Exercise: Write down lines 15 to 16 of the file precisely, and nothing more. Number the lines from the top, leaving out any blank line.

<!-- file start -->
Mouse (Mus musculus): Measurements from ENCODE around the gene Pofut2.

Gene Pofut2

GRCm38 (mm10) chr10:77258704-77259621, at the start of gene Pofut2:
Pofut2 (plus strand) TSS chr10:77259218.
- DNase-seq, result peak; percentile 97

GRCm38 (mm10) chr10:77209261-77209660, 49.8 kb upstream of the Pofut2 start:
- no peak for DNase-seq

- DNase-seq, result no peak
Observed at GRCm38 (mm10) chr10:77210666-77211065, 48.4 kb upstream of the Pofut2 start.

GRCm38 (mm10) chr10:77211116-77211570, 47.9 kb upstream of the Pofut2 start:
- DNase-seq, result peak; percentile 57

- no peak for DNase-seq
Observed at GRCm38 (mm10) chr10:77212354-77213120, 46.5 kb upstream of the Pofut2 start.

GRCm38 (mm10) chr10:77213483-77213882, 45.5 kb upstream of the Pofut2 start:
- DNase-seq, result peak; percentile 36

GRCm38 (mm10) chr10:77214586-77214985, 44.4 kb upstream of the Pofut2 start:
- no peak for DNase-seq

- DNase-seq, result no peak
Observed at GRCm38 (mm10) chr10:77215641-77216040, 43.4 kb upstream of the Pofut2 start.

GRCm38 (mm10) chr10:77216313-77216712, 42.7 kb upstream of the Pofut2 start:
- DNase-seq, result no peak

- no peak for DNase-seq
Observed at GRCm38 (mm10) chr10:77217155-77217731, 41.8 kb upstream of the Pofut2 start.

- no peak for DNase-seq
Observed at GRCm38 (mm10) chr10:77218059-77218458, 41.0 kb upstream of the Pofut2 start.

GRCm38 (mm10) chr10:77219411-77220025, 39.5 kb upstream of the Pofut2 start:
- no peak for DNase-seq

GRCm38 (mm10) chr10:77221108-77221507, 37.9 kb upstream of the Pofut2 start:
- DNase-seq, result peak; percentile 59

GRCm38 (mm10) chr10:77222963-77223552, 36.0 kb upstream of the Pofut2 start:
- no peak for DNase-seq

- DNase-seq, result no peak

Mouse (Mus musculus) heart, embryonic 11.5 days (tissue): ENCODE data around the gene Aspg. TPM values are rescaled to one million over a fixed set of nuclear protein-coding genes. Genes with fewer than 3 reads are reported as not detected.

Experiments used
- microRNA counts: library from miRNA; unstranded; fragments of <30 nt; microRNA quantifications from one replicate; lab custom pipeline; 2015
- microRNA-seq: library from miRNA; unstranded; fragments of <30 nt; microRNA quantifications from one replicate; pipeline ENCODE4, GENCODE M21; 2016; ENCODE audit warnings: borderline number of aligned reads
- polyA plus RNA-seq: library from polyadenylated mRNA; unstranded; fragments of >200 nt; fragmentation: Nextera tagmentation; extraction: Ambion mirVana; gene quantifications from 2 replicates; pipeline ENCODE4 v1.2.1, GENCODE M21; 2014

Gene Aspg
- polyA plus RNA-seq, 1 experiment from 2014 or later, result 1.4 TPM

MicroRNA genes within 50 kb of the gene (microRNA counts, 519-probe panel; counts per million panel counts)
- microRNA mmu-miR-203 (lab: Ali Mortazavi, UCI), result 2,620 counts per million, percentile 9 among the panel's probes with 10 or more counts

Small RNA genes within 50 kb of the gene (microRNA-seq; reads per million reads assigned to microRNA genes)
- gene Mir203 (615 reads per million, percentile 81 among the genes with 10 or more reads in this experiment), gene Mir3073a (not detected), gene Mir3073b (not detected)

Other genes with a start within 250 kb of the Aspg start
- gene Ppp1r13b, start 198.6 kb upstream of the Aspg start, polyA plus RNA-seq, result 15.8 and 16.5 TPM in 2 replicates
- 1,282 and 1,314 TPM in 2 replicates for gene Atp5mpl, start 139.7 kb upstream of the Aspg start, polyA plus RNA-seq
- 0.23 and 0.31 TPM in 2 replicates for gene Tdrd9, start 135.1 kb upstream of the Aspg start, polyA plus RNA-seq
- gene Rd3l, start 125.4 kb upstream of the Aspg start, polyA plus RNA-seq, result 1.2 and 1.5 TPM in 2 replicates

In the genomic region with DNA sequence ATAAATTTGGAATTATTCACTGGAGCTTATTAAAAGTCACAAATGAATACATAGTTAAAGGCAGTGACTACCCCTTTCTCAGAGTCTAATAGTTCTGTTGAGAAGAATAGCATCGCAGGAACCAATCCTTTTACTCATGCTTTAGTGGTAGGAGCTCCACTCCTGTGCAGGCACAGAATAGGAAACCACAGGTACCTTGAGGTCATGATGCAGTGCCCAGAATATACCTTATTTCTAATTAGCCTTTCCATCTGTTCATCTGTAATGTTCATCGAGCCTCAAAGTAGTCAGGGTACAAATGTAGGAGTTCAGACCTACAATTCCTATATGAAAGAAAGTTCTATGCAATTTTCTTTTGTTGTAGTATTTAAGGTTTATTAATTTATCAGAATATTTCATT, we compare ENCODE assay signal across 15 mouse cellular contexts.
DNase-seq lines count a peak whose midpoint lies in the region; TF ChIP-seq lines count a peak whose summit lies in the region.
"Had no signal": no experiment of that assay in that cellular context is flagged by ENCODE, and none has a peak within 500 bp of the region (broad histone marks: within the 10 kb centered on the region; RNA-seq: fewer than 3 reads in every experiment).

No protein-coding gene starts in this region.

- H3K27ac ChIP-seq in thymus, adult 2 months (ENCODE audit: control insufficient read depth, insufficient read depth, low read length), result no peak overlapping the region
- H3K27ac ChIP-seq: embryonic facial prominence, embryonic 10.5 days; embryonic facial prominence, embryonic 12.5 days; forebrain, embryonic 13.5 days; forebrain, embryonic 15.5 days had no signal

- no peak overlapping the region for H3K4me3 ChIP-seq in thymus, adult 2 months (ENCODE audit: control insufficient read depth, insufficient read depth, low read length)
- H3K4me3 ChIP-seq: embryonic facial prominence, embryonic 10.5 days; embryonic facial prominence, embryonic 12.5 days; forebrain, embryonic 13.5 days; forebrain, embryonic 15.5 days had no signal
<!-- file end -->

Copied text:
- DNase-seq, result peak; percentile 36

GRCm38 (mm10) chr10:77214586-77214985, 44.4 kb upstream of the Pofut2 start: